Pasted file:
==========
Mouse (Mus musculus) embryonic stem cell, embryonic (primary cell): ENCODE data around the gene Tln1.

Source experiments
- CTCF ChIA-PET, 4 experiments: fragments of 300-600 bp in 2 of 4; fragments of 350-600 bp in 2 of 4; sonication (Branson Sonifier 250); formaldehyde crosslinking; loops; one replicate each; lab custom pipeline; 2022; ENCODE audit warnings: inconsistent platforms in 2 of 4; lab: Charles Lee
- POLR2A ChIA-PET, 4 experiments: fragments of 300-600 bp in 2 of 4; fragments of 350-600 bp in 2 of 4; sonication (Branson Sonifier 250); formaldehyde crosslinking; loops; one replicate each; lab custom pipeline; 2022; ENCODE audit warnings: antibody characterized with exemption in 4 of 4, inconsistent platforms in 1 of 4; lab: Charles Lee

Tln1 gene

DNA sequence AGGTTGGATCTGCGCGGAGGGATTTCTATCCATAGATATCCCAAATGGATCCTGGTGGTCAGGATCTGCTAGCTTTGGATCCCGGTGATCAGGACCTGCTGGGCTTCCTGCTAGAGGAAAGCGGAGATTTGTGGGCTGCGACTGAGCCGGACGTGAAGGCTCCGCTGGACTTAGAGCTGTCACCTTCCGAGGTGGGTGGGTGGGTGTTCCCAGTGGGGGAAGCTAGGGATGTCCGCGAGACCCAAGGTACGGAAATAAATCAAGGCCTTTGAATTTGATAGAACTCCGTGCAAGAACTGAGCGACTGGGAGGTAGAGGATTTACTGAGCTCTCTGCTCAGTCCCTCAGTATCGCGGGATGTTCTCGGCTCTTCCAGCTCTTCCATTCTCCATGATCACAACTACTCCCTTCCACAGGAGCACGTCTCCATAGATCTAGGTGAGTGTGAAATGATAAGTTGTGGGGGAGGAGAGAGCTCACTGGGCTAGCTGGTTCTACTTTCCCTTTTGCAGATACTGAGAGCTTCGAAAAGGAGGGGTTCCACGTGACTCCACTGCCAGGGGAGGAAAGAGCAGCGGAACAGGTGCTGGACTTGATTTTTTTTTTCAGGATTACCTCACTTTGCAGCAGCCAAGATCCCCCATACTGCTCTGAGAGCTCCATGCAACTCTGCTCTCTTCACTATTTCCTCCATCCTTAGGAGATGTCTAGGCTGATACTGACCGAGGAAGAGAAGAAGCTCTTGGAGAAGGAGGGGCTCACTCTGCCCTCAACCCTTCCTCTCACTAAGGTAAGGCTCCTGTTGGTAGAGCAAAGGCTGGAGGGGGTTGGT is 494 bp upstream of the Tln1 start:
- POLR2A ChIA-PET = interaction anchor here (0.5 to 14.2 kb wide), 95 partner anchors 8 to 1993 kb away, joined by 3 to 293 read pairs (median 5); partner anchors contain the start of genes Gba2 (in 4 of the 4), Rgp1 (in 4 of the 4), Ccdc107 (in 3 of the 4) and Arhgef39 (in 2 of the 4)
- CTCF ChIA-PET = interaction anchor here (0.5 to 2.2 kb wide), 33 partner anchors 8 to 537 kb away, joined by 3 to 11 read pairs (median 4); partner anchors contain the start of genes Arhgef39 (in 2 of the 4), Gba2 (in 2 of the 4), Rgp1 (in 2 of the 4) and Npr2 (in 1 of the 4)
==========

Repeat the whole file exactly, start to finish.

Mouse (Mus musculus) embryonic stem cell, embryonic (primary cell): ENCODE data around the gene Tln1.

Source experiments
- CTCF ChIA-PET, 4 experiments: fragments of 300-600 bp in 2 of 4; fragments of 350-600 bp in 2 of 4; sonication (Branson Sonifier 250); formaldehyde crosslinking; loops; one replicate each; lab custom pipeline; 2022; ENCODE audit warnings: inconsistent platforms in 2 of 4; lab: Charles Lee
- POLR2A ChIA-PET, 4 experiments: fragments of 300-600 bp in 2 of 4; fragments of 350-600 bp in 2 of 4; sonication (Branson Sonifier 250); formaldehyde crosslinking; loops; one replicate each; lab custom pipeline; 2022; ENCODE audit warnings: antibody characterized with exemption in 4 of 4, inconsistent platforms in 1 of 4; lab: Charles Lee

Tln1 gene

DNA sequence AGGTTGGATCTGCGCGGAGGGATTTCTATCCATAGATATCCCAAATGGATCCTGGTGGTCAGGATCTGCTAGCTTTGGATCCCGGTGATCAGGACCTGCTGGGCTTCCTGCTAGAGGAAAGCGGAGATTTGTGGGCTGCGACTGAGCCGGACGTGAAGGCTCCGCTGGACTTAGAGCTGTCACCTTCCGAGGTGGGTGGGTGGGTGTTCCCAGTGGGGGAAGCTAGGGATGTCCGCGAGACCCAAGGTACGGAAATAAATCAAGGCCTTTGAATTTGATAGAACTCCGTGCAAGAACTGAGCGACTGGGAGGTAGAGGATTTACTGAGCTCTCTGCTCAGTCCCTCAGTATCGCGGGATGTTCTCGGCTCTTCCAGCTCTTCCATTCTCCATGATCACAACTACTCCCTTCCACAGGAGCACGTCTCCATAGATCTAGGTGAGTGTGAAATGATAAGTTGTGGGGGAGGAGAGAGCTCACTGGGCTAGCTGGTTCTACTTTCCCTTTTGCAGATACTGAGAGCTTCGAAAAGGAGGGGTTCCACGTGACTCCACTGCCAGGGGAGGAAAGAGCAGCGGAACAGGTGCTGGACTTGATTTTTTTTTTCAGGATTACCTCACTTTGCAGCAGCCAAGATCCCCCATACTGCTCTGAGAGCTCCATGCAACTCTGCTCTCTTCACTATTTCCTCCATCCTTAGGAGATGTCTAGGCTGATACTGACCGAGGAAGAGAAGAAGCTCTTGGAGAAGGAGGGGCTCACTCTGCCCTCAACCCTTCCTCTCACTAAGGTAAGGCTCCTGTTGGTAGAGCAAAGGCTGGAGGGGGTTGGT is 494 bp upstream of the Tln1 start:
- POLR2A ChIA-PET = interaction anchor here (0.5 to 14.2 kb wide), 95 partner anchors 8 to 1993 kb away, joined by 3 to 293 read pairs (median 5); partner anchors contain the start of genes Gba2 (in 4 of the 4), Rgp1 (in 4 of the 4), Ccdc107 (in 3 of the 4) and Arhgef39 (in 2 of the 4)
- CTCF ChIA-PET = interaction anchor here (0.5 to 2.2 kb wide), 33 partner anchors 8 to 537 kb away, joined by 3 to 11 read pairs (median 4); partner anchors contain the start of genes Arhgef39 (in 2 of the 4), Gba2 (in 2 of the 4), Rgp1 (in 2 of the 4) and Npr2 (in 1 of the 4)